The Shetland Museum & Archives
Wait, what? Another museum is featuring on this list?
I’ll admit, I went here for the gift shop. I wanted a cute Wool Week mug! But I accidentally made eye contact with one of the curators when I arrived and felt awkward about heading straight to the gift shop, so I smoothly changed directions and headed into the exhibit instead.
While hiding out, waiting for the curator to get distracted by someone else, I began reading about Shetland’s history, and then I read more and more and about forty minutes later I had made my way through the museum and nearly left the building without my mug.
Maybe you’re supposed to say this of everywhere, but Shetland actually does have such an interesting history! And I mean, how could it not, considering its location?
I remember chatting with some local women about how remote Shetland feels, and one of them pointed out that that’s one of the interesting things about Shetland. When you’re walking along the coast it really can feel like these islands are in the middle of nowhere, surrounded by unending oceans, but if you think about trade routes and the importance of the North Sea and the Atlantic, Shetland is actually sort of in the middle of everything.
Up Helly Aa
Everyone in Shetland kept telling me to return for Up Helly Aa, a series of twelve fire festivals held from January to March. While I can’t tell you much about them myself, besides that they sound crazy, I can say that Up Helly Aa definitely seems to be an experience to be had in Shetland.
Oh and while the festival in Lerwick in January is the most famous, locals told me that the ones in the countryside are actually the best, so there’s an inside tip for you!
Go on a wildlife walk
I’ve already raved about the beauty of the Shetland coast, but it’s also an incredible place for wildlife. Depending on the time of year, you can spot otters, orcas, puffins, seals, and all sorts of rare birds.
Unless you’re like me and apparently blind to wildlife? One afternoon while on Burra I joined a group of people who had gathered to excitedly point at… some waves in the distance? I had a full schedule so couldn’t stick around, but later that day I heard that there was a pod of killer whales off the coast of Burra that afternoon, whoops.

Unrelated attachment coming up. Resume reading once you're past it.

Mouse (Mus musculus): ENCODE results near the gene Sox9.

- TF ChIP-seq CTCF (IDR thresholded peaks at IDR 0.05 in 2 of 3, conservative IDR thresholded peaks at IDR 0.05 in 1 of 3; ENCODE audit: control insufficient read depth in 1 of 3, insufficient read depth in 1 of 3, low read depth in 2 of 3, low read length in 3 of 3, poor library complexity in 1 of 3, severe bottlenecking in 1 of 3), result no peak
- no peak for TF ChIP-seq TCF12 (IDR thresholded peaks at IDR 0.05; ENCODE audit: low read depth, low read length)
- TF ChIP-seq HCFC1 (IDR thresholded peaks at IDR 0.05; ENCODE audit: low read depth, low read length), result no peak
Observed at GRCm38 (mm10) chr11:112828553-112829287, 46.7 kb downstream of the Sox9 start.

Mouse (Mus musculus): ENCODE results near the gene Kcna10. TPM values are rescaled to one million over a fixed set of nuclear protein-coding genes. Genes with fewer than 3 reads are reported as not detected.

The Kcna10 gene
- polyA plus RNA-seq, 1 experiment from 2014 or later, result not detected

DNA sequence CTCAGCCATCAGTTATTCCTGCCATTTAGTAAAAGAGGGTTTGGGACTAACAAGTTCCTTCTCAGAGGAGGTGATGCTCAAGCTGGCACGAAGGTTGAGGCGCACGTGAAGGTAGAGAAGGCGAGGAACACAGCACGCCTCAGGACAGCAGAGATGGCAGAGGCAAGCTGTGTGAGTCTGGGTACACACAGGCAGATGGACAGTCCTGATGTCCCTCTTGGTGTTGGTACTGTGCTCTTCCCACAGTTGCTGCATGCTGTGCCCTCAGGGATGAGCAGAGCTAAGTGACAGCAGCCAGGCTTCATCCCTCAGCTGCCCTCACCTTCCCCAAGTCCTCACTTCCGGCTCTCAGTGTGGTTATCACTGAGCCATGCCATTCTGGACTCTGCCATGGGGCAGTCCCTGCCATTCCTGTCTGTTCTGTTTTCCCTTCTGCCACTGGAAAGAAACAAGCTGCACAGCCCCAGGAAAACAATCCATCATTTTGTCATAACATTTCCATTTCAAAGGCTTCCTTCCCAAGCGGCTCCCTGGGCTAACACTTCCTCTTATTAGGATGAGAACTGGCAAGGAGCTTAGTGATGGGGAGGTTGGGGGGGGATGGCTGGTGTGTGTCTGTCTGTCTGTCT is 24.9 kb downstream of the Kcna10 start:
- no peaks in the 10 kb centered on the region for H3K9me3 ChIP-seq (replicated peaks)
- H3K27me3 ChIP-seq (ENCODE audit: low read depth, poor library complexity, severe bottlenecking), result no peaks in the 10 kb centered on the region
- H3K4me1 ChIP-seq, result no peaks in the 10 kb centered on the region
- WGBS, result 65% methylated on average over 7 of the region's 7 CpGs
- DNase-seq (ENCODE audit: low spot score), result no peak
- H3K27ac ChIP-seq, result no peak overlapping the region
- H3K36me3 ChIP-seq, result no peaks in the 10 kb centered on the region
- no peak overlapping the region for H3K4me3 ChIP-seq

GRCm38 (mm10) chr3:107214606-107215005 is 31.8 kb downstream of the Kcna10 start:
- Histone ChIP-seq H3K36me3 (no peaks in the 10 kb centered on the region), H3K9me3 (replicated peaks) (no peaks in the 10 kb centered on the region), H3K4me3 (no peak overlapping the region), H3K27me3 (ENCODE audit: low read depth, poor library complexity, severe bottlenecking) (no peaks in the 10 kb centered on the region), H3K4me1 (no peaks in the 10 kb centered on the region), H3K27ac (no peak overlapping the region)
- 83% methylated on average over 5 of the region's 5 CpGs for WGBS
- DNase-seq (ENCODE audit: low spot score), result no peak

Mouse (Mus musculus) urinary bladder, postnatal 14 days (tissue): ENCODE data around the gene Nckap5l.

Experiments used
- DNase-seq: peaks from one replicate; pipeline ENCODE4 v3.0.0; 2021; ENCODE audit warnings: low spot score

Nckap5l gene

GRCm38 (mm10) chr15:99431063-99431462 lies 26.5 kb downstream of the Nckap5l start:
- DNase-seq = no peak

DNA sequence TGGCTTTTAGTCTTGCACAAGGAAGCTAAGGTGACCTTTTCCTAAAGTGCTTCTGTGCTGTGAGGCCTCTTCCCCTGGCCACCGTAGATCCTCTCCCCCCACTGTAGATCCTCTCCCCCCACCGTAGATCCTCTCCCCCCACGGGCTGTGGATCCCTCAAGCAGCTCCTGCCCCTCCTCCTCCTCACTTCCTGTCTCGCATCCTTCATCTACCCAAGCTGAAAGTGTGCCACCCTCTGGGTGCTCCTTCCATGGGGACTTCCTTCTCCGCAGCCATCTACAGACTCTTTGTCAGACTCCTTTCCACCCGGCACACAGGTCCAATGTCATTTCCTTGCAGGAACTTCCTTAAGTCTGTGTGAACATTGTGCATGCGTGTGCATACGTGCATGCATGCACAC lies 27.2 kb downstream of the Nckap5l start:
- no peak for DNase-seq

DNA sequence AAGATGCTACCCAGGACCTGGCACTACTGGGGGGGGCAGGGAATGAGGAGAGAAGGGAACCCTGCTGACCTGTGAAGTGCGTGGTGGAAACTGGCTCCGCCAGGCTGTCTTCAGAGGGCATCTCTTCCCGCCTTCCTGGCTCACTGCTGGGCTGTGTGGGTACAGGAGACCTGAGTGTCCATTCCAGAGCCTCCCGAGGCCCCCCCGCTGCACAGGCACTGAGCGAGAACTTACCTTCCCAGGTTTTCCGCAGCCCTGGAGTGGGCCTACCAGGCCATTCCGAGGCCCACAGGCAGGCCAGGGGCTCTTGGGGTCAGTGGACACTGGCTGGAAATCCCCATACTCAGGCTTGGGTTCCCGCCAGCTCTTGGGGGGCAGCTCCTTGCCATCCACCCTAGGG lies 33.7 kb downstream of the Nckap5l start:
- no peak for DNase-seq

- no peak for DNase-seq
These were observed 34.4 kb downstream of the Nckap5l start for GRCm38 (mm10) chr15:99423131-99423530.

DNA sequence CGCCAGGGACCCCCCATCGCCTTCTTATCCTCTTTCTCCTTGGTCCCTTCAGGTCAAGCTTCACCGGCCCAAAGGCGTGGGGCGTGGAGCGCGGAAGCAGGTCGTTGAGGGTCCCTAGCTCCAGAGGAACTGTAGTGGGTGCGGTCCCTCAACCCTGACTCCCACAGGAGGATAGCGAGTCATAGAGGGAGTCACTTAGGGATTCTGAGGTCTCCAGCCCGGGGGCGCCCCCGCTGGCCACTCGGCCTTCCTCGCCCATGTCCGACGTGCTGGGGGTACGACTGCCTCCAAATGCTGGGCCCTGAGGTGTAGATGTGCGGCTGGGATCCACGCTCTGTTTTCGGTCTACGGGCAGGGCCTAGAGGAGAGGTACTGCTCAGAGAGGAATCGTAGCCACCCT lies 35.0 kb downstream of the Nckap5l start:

If you share my struggle don’t worry, you can get professional help. By which I mean you can go on a wildlife walk with a professional wildlife photographer!
I joined Richard Shucksmith of Shetland Photo Tours for about five hours one morning to watch otters. I had never gotten so close to an otter before, and it really was quite exciting. Richard knows the coastline and otter behaviors well enough that we could follow our new friend along on his breakfast trip without disturbing him.
While Richard also offers photography guidance on his tours, in my experience trying to capture photos of wildlife always ends in frustration (because I’m so bad at it lol), so I chose to watch through his binoculars instead.
Fish and chips
You can’t visit Shetland without grabbing lunch at the UK’s most northerly fish and chip shop!
To be honest I didn’t actually have fish and chips at Frankie’s, but instead the chickpea burger and chips – I just don’t tend to love deep fried fish. I wouldn’t even have admitted this, except that the chickpea burger was so good, you have to get it! And the chips really were amazing, so I wasn’t surprised to see the sign on the wall announcing that Frankie’s Fish & Chips had been voted the number one fish and chip shop in the UK in 2015.
I also really enjoyed the vibe at Frankie’s, particularly when the staff all started casually singing along to “Torn” on the radio. Like I don’t think that’s part of the service? You’ll have to tell me if you also get a show with your lunch when you go.
Stay at Busta House Hotel
I spent my first two nights in Shetland at Busta House Hotel, and while most of the time I spent there I was asleep, my stay still managed to be a highlight of my trip.
Both breakfast and dinner there were incredible, but really what made my stay so special was the rich sense of history in the house. In fact the earliest part of the house was built all the way back in 1588. I always want my accommodation to reflect the place I’m staying, and I can’t imagine Busta House Hotel being anywhere but in Shetland.
There also might be a story about a ghost that I was very happy not to have heard until after I checked out.
And there you have it! Now if you’re wondering how to fit all of these experiences into a single trip, I’ve got you covered. I’ll be sharing my one week Shetland itinerary in my next blog post.